- The Washington Times - Friday, February 23, 2007

Karl H.B. Berend, a statistician for the Air Force and a textbook example of the American dream, died Feb. 18 at Mount Vernon Hospital from complications with an ulcer. He was 87.

Mr. Berend was born in Berlin. After the death of his father when he was 4, Karl was placed in an orphanage where he remained until he was 18. It was only then that he learned that his father was a naturalized U.S. citizen and thus so was he.

Determined to come to the U.S., he found work on a ship and entered the country in 1938.

After several years working factory jobs and learning English, Mr. Berend served in the Army from 1942 to 1946.

In 1943, he married Natalie Coster Berend.

Mr. Berend received a degree in business management at the University of Baltimore in 1949, after which he worked as a statistician for the Air Force until he retired in 1979. He last worked at Andrews Air Force Base as a cost analyst.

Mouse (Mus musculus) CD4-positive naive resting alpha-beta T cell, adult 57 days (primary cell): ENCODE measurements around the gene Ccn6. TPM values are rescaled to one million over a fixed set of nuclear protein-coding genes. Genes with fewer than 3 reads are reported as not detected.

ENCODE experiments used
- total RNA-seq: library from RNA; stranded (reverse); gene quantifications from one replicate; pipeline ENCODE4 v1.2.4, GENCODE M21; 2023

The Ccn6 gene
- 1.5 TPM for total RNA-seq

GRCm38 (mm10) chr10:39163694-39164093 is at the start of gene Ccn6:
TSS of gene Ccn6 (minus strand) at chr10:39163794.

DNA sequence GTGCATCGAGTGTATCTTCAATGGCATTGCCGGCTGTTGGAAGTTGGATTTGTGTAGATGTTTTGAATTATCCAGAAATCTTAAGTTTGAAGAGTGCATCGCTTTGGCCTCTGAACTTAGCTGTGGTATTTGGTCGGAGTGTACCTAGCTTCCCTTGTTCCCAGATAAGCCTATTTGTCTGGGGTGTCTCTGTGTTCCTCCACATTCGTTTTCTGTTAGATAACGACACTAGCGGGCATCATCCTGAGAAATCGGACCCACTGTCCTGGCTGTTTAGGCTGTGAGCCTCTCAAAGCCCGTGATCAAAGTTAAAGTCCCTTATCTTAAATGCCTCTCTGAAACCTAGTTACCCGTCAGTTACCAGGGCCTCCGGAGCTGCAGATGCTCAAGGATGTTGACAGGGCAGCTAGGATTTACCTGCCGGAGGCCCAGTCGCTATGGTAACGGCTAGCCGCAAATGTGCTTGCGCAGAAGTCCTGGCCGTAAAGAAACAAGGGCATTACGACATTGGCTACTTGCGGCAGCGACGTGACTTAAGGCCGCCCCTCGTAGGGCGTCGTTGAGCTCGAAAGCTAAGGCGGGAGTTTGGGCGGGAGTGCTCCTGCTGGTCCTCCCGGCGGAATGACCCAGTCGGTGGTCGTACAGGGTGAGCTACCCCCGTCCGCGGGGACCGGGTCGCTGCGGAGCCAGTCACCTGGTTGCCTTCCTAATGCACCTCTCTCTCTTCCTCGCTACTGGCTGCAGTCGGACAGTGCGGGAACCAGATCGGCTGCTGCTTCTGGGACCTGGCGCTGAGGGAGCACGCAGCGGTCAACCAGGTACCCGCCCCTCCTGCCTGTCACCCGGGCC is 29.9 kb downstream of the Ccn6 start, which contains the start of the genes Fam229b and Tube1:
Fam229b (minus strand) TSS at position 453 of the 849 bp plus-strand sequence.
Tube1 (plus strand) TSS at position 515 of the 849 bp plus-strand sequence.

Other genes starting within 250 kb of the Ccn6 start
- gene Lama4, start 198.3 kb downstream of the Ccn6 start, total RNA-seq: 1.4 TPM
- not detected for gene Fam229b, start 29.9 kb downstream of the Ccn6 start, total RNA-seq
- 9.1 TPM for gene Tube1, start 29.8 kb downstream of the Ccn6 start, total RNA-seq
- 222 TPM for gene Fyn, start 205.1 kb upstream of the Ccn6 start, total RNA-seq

Mr. Berend lived in the Mount Vernon area of Alexandria for 53 years. He was a charter member of the Washington Farm United Methodist Church.

Mr. Berend was known by his family and friends as an outspoken advocate of world peace.

After his retirement, he was an active member of many international organizations, including the American Goethe Society, the World Affairs Council and the German American National Congress, where he served as president for the D.C. chapter in the early 1990s.

He was most proud of garnering support for the recognition of German American Day and for his efforts toward the construction of the German-American Friendship Garden in the District.

Mr. Berend is preceded in death by his wife. He is survived by three daughters, Linda Berend, Janet Calvin and Barbara Berend, all of Northern Virginia; one granddaughter and two great-grandchildren.

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